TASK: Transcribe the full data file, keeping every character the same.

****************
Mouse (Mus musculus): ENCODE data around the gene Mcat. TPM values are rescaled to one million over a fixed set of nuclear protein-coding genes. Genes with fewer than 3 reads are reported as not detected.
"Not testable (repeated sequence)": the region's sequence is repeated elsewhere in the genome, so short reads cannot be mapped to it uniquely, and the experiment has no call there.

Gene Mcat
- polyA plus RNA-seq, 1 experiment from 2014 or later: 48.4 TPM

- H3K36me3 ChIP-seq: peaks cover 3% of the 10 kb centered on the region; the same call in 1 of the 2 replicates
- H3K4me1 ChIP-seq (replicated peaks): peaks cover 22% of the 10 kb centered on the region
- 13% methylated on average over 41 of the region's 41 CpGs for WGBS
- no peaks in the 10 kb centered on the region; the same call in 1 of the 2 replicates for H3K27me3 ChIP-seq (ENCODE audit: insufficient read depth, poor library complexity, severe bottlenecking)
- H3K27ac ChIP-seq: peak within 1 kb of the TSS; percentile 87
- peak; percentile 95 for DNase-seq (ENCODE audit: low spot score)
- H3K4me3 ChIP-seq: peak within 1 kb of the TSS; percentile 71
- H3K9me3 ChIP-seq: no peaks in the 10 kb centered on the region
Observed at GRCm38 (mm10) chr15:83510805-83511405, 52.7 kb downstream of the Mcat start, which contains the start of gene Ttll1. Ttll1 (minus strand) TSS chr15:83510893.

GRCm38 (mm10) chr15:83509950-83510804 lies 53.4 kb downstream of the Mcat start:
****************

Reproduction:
Mouse (Mus musculus): ENCODE data around the gene Mcat. TPM values are rescaled to one million over a fixed set of nuclear protein-coding genes. Genes with fewer than 3 reads are reported as not detected.
"Not testable (repeated sequence)": the region's sequence is repeated elsewhere in the genome, so short reads cannot be mapped to it uniquely, and the experiment has no call there.

Gene Mcat
- polyA plus RNA-seq, 1 experiment from 2014 or later: 48.4 TPM

- H3K36me3 ChIP-seq: peaks cover 3% of the 10 kb centered on the region; the same call in 1 of the 2 replicates
- H3K4me1 ChIP-seq (replicated peaks): peaks cover 22% of the 10 kb centered on the region
- 13% methylated on average over 41 of the region's 41 CpGs for WGBS
- no peaks in the 10 kb centered on the region; the same call in 1 of the 2 replicates for H3K27me3 ChIP-seq (ENCODE audit: insufficient read depth, poor library complexity, severe bottlenecking)
- H3K27ac ChIP-seq: peak within 1 kb of the TSS; percentile 87
- peak; percentile 95 for DNase-seq (ENCODE audit: low spot score)
- H3K4me3 ChIP-seq: peak within 1 kb of the TSS; percentile 71
- H3K9me3 ChIP-seq: no peaks in the 10 kb centered on the region
Observed at GRCm38 (mm10) chr15:83510805-83511405, 52.7 kb downstream of the Mcat start, which contains the start of gene Ttll1. Ttll1 (minus strand) TSS chr15:83510893.

GRCm38 (mm10) chr15:83509950-83510804 lies 53.4 kb downstream of the Mcat start: